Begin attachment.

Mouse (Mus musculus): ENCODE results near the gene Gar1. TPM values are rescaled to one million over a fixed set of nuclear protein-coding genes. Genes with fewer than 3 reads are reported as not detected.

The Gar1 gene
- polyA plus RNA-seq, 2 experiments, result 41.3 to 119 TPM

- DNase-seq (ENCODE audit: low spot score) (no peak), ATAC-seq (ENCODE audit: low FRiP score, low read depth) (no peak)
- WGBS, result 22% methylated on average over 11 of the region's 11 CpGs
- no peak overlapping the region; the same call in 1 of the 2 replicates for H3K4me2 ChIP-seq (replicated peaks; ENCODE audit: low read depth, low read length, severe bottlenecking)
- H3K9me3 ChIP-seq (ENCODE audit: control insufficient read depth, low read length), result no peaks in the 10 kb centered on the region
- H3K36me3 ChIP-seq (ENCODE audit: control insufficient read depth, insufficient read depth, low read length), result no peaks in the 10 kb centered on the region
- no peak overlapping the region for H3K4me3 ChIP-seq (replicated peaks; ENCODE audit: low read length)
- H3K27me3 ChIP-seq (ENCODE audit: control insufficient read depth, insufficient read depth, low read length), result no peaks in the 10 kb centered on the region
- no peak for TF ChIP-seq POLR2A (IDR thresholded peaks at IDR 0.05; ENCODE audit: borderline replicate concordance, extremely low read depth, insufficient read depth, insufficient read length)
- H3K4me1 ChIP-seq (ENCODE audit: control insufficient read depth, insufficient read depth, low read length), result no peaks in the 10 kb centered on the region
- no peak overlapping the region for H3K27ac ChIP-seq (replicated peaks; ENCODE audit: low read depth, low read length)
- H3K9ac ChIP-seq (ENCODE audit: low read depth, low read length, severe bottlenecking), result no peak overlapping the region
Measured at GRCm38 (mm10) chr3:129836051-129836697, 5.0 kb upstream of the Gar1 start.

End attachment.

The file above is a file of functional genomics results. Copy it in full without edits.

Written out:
Mouse (Mus musculus): ENCODE results near the gene Gar1. TPM values are rescaled to one million over a fixed set of nuclear protein-coding genes. Genes with fewer than 3 reads are reported as not detected.

The Gar1 gene
- polyA plus RNA-seq, 2 experiments, result 41.3 to 119 TPM

- DNase-seq (ENCODE audit: low spot score) (no peak), ATAC-seq (ENCODE audit: low FRiP score, low read depth) (no peak)
- WGBS, result 22% methylated on average over 11 of the region's 11 CpGs
- no peak overlapping the region; the same call in 1 of the 2 replicates for H3K4me2 ChIP-seq (replicated peaks; ENCODE audit: low read depth, low read length, severe bottlenecking)
- H3K9me3 ChIP-seq (ENCODE audit: control insufficient read depth, low read length), result no peaks in the 10 kb centered on the region
- H3K36me3 ChIP-seq (ENCODE audit: control insufficient read depth, insufficient read depth, low read length), result no peaks in the 10 kb centered on the region
- no peak overlapping the region for H3K4me3 ChIP-seq (replicated peaks; ENCODE audit: low read length)
- H3K27me3 ChIP-seq (ENCODE audit: control insufficient read depth, insufficient read depth, low read length), result no peaks in the 10 kb centered on the region
- no peak for TF ChIP-seq POLR2A (IDR thresholded peaks at IDR 0.05; ENCODE audit: borderline replicate concordance, extremely low read depth, insufficient read depth, insufficient read length)
- H3K4me1 ChIP-seq (ENCODE audit: control insufficient read depth, insufficient read depth, low read length), result no peaks in the 10 kb centered on the region
- no peak overlapping the region for H3K27ac ChIP-seq (replicated peaks; ENCODE audit: low read depth, low read length)
- H3K9ac ChIP-seq (ENCODE audit: low read depth, low read length, severe bottlenecking), result no peak overlapping the region
Measured at GRCm38 (mm10) chr3:129836051-129836697, 5.0 kb upstream of the Gar1 start.